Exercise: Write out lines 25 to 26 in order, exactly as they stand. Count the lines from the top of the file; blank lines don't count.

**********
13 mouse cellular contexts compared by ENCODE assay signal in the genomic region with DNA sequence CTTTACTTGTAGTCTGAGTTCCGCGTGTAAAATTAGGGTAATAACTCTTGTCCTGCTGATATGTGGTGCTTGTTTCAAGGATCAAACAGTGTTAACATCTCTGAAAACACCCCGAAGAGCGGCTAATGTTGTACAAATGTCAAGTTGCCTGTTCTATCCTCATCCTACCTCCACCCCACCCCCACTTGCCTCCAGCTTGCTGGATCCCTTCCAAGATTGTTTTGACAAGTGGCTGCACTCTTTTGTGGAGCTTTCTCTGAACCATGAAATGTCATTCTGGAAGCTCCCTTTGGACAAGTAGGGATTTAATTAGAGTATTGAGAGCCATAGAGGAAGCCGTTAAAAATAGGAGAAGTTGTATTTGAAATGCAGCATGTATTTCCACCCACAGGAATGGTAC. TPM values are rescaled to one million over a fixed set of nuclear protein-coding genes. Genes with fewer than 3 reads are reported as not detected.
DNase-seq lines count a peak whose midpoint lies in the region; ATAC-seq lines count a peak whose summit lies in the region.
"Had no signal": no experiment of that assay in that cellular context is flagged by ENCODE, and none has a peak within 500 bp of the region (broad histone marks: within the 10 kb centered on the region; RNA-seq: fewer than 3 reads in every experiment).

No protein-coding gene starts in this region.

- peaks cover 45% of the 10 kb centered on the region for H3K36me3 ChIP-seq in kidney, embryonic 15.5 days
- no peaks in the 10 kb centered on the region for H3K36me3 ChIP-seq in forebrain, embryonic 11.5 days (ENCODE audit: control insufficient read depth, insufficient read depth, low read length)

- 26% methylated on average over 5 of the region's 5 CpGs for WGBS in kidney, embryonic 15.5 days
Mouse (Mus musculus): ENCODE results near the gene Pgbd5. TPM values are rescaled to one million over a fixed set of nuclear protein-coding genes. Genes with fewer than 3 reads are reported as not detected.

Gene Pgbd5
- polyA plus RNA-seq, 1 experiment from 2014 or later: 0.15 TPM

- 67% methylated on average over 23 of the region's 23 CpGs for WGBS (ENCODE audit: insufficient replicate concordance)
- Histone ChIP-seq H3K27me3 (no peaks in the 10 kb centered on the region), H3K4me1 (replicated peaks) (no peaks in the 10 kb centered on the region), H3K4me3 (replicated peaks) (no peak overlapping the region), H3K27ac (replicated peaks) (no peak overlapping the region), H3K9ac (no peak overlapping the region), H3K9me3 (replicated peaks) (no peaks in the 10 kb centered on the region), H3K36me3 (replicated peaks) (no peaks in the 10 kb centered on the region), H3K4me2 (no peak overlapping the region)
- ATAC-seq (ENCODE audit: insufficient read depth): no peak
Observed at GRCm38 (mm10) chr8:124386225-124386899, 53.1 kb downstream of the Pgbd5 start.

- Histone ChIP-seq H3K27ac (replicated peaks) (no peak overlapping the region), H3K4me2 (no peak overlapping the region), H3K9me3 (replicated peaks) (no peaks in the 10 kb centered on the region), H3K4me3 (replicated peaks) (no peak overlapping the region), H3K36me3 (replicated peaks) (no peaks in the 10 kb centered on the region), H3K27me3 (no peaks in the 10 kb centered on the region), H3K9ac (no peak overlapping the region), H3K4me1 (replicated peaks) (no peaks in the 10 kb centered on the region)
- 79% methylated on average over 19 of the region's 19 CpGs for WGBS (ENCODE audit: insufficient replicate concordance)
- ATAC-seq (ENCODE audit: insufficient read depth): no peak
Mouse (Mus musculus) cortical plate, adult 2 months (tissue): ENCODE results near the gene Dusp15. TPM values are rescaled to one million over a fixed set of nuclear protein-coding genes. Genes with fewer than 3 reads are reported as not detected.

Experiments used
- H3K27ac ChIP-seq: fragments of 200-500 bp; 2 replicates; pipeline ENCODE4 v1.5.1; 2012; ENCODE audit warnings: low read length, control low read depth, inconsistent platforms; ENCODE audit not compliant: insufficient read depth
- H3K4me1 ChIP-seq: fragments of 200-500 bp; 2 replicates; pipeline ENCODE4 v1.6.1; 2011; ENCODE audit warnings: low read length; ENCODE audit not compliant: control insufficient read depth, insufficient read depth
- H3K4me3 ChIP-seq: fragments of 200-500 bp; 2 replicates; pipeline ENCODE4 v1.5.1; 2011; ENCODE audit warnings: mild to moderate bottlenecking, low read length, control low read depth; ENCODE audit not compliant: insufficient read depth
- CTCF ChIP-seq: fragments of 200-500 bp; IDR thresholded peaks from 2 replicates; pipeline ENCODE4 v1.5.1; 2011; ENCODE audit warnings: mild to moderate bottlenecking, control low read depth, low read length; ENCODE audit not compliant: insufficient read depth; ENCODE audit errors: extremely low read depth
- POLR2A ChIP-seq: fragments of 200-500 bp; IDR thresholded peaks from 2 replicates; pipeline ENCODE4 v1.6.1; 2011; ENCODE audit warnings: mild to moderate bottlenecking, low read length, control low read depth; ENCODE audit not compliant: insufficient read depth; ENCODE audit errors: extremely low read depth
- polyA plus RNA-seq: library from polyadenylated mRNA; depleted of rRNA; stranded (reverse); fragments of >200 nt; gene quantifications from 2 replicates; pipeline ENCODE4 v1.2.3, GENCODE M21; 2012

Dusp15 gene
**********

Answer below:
- polyA plus RNA-seq: library from polyadenylated mRNA; depleted of rRNA; stranded (reverse); fragments of >200 nt; gene quantifications from 2 replicates; pipeline ENCODE4 v1.2.3, GENCODE M21; 2012

Dusp15 gene